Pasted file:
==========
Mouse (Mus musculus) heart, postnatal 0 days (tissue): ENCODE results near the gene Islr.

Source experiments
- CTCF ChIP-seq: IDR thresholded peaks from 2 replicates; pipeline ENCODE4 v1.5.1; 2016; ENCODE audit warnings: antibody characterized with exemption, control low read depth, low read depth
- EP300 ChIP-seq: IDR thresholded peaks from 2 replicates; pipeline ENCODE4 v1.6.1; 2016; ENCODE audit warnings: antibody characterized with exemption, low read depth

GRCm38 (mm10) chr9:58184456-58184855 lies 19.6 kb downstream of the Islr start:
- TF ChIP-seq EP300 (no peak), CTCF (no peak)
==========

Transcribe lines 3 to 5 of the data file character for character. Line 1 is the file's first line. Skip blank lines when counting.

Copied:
- CTCF ChIP-seq: IDR thresholded peaks from 2 replicates; pipeline ENCODE4 v1.5.1; 2016; ENCODE audit warnings: antibody characterized with exemption, control low read depth, low read depth
- EP300 ChIP-seq: IDR thresholded peaks from 2 replicates; pipeline ENCODE4 v1.6.1; 2016; ENCODE audit warnings: antibody characterized with exemption, low read depth

GRCm38 (mm10) chr9:58184456-58184855 lies 19.6 kb downstream of the Islr start: